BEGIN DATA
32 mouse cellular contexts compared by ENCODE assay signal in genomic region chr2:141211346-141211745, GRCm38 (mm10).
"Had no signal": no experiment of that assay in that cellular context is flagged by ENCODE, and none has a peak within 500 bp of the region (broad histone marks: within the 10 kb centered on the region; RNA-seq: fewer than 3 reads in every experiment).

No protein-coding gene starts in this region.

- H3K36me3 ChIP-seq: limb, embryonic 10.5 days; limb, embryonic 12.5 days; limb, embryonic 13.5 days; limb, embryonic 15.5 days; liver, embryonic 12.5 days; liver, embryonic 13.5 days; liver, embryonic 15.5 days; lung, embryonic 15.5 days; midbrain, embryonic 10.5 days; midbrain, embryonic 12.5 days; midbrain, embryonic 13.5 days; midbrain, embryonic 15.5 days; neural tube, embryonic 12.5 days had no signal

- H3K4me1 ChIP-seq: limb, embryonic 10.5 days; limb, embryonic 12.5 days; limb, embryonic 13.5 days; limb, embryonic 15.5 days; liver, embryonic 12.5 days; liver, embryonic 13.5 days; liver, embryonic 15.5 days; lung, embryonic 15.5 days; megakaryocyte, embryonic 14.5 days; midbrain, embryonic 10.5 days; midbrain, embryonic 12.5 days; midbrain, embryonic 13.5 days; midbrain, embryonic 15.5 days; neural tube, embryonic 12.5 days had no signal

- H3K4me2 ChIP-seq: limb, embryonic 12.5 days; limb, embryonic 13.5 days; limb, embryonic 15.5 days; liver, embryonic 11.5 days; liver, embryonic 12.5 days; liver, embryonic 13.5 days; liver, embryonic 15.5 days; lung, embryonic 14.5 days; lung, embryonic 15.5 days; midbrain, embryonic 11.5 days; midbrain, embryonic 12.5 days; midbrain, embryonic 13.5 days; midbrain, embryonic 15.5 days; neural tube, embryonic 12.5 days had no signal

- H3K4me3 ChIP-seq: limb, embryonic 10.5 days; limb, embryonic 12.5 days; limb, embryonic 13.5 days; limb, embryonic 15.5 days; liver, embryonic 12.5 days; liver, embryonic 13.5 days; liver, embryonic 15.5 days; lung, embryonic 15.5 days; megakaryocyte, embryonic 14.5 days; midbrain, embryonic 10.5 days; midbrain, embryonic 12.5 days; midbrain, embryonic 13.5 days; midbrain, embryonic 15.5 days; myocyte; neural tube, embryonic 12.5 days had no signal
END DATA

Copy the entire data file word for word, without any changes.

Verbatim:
32 mouse cellular contexts compared by ENCODE assay signal in genomic region chr2:141211346-141211745, GRCm38 (mm10).
"Had no signal": no experiment of that assay in that cellular context is flagged by ENCODE, and none has a peak within 500 bp of the region (broad histone marks: within the 10 kb centered on the region; RNA-seq: fewer than 3 reads in every experiment).

No protein-coding gene starts in this region.

- H3K36me3 ChIP-seq: limb, embryonic 10.5 days; limb, embryonic 12.5 days; limb, embryonic 13.5 days; limb, embryonic 15.5 days; liver, embryonic 12.5 days; liver, embryonic 13.5 days; liver, embryonic 15.5 days; lung, embryonic 15.5 days; midbrain, embryonic 10.5 days; midbrain, embryonic 12.5 days; midbrain, embryonic 13.5 days; midbrain, embryonic 15.5 days; neural tube, embryonic 12.5 days had no signal

- H3K4me1 ChIP-seq: limb, embryonic 10.5 days; limb, embryonic 12.5 days; limb, embryonic 13.5 days; limb, embryonic 15.5 days; liver, embryonic 12.5 days; liver, embryonic 13.5 days; liver, embryonic 15.5 days; lung, embryonic 15.5 days; megakaryocyte, embryonic 14.5 days; midbrain, embryonic 10.5 days; midbrain, embryonic 12.5 days; midbrain, embryonic 13.5 days; midbrain, embryonic 15.5 days; neural tube, embryonic 12.5 days had no signal

- H3K4me2 ChIP-seq: limb, embryonic 12.5 days; limb, embryonic 13.5 days; limb, embryonic 15.5 days; liver, embryonic 11.5 days; liver, embryonic 12.5 days; liver, embryonic 13.5 days; liver, embryonic 15.5 days; lung, embryonic 14.5 days; lung, embryonic 15.5 days; midbrain, embryonic 11.5 days; midbrain, embryonic 12.5 days; midbrain, embryonic 13.5 days; midbrain, embryonic 15.5 days; neural tube, embryonic 12.5 days had no signal

- H3K4me3 ChIP-seq: limb, embryonic 10.5 days; limb, embryonic 12.5 days; limb, embryonic 13.5 days; limb, embryonic 15.5 days; liver, embryonic 12.5 days; liver, embryonic 13.5 days; liver, embryonic 15.5 days; lung, embryonic 15.5 days; megakaryocyte, embryonic 14.5 days; midbrain, embryonic 10.5 days; midbrain, embryonic 12.5 days; midbrain, embryonic 13.5 days; midbrain, embryonic 15.5 days; myocyte; neural tube, embryonic 12.5 days had no signal